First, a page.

Brendan Liturgy Part III
I am no athlete. I mean, I can throw a baseball and not look like a princess doing it. I can make a 10 foot jump shot over 50% of the time and I think I can still jog a mile without stopping (much), but I am not a “jock”.
In High school, of course, engaging in athletics was as much a psycho-social endeavor as it was a physical one. And so I was motivated by untold numbers of Freudian, Jungian, Darwinian and Jerry-Lewisian impulses to try my hand at various sports.
Team sports just never worked. I’m TOO social for that. I was hyper-competitive: Winning meant my IDENTITY and so team-mates’ performance (or lack thereof) had undue influence on my world. I couldn’t stand losing, and winning was only a little better because, “…we COULD have done it so much better!”
So by the time I was an “upperclassmen” in high school, I had settled on track and field and specifically the Pole Vault. It was an individual event and there was literally NO ONE else in my small school who was pole vaulting. I had the sport all to myself.
I became a descent vaulter, earning a place in state wide competition my senior year, but I would never be great.
There were a handful of reasons for this including my body type (I was destined to be stockier and slower than competitive vaulters really need to be) but most importantly, I never learned to fully trust the pole.
In order to achieve maximum height in a vault, one must obtain as much horizontal momentum as possible, and then a key energy transfer must occur in order translate that horizontal momentum into vertical momentum. That key energy transfer is: bending the pole as much as possible, then holding onto that sucker as it straightens back out again, flinging you into the air.
…and I could never fully surrender to that damn pole! Watch this:
Do you see that “moment” in each of those vaults when the athlete is essentially hanging upside down, forward momentum has stopped, upward momentum has yet to begin and the pole is straining to it’s limit?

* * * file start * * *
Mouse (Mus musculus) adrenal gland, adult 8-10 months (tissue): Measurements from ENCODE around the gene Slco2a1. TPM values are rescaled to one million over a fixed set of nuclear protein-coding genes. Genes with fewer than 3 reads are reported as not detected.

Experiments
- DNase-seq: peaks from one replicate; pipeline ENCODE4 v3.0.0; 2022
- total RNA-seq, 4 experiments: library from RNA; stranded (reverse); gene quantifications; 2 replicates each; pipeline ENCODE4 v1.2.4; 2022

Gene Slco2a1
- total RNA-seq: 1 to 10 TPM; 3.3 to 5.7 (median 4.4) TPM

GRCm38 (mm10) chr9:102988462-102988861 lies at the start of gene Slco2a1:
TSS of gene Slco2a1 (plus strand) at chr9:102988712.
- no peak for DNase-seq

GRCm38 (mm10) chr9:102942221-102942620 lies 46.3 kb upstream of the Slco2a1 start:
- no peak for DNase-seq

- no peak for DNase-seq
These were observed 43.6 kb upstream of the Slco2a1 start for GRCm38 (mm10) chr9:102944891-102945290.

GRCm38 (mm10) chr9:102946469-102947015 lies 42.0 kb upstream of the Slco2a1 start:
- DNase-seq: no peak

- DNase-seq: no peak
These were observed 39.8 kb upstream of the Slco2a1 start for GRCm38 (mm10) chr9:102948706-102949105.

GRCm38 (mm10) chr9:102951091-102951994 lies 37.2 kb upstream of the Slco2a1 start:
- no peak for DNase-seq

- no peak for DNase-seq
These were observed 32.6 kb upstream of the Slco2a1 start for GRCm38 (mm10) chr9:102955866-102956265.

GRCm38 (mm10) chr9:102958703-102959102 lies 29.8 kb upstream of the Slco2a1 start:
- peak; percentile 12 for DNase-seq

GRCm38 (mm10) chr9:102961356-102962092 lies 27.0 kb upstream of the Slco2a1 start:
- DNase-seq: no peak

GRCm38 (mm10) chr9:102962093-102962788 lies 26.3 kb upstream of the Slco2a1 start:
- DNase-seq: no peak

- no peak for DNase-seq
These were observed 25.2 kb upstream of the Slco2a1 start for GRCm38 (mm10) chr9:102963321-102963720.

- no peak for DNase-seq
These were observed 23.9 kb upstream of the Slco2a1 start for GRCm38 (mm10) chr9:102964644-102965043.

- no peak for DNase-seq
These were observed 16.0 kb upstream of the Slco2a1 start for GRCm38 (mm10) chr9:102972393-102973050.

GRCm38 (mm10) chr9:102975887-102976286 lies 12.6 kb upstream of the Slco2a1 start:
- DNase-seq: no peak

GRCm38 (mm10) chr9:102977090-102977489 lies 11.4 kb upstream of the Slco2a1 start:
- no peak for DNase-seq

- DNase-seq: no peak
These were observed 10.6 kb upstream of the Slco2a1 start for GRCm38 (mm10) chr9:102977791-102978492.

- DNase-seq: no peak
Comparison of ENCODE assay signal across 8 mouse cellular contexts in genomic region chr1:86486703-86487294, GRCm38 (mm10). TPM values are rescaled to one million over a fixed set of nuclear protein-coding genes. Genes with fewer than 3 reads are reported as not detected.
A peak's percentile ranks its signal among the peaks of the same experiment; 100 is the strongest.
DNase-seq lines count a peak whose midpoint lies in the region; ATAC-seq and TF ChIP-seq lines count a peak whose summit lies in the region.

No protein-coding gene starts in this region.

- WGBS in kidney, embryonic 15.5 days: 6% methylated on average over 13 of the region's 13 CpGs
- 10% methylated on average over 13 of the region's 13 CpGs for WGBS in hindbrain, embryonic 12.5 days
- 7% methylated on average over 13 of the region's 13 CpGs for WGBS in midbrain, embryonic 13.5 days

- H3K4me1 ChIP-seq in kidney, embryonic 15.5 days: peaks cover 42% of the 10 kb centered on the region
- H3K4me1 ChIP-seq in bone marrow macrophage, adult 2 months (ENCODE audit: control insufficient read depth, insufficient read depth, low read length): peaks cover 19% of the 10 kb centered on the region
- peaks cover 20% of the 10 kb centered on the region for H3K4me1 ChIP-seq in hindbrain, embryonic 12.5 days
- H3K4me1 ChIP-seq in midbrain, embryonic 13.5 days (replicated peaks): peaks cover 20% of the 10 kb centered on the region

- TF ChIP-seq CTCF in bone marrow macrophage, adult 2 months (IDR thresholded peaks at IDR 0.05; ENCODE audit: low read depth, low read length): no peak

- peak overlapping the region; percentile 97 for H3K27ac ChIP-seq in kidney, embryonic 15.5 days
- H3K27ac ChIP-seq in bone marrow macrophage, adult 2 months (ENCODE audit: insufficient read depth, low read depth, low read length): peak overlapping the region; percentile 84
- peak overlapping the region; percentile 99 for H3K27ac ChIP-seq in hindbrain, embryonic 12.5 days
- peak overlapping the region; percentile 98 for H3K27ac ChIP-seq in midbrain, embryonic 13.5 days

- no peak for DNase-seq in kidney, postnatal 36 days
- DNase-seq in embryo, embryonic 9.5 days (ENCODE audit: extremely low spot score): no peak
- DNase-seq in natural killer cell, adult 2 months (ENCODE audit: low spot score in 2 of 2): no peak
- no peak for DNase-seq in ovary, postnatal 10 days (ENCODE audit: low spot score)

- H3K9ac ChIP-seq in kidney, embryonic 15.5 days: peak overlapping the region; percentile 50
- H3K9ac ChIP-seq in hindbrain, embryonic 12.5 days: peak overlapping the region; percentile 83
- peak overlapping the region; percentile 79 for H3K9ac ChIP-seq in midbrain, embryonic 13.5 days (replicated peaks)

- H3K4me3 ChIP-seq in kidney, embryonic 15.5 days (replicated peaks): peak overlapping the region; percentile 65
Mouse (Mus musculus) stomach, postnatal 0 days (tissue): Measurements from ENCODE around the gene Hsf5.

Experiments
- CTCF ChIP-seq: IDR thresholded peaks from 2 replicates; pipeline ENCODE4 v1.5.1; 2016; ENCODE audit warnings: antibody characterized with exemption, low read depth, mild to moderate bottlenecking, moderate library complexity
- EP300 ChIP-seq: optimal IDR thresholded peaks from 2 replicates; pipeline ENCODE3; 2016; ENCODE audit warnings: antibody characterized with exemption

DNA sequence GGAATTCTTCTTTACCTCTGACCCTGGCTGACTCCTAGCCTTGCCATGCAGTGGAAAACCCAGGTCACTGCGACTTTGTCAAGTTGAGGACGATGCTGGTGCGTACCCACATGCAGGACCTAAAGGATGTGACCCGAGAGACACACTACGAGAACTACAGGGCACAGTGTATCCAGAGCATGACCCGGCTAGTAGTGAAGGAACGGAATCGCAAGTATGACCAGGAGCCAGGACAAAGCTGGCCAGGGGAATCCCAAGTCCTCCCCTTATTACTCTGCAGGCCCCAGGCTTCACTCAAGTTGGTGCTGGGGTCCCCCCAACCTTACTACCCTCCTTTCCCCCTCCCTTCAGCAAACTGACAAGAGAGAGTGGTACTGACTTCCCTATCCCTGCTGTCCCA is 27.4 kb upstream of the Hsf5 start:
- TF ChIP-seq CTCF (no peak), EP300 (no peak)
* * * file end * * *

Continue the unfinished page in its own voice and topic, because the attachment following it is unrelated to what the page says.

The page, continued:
Yeah. That’s the tricky part.
The stretching. The discomfort. The anticipation. That moment when the pole will either break, slip form your hands, or launch you into flight. In order to ever become a good valuter, one must live that moment so often that it becomes monotonous. It has to be repeated to the point that it becomes ignorable. But then again, you can never take it for granted.
It must be routine in it’s terror.
“They sailed over the loud-voiced waves of the rough-crested sea and over billows of the greenish tide, and over the abyss of the wonderful, terrible relentless ocean…it is enough, o mighty sea that you should drown me…the blackness of the deep, it’s sickening currents that would threaten oft to drown them…”
“…We were alone on the wide watery waste- nought broke it’s bright monotony of blue…”
The monotony of terror. Mind blowing.
As I contemplate this whole reconciliation “thing” with Native people, I am reminded of that feeling, hanging upside down on the end of a 1-1/2″ diameter fiberglass pole, and I find that I don’t want to feel that sensation. I am confronted with the thought that if I am to journey, I must pursue the monotony of bending to the point of breaking.
I am a man of two minds. Monotony is almost as off-putting as terror. So to put them together is…well…it’s bad.
Example: I “stumbled” on a newspaper article announcing a lecture on early photographs taken on the Tulalip Reservation during the late 19th and early 20th centuries. It will be held at the tribe’s cultural center tonight. I was initially excited. It felt like one of those “prompts”. I could learn something, maybe meet people who could show me the next steps, or partner with me, or lead or follow, or whatever. And it turns out that I’m free of other duties tonight (which is rare for me on Thursdays) so it felt doubly like a Divine appointment…it felt like POTENTIAL…horizontal momentum.
Then, last night as I contemplated going, taking that next step, stretching, risking, getting a disapproving look from a tribal member when I broach the subject, finding out I’m a day late and dollar short…or WORSE finding out that I have YEARS of disapproving looks, annoyed responses and ignored e-mails ahead of me; I blanched.
Here’s the moment. Well here’s A moment: I could be tossed gracefully into the air, clear the bar and fall safely into the bags…or…
And the WORST of it is: there will have to be many more moments, and not just for this little reconciliation “thing”…but for any worthwhile endeavor that ends up causing me to trust in the moment of inertia…to trust.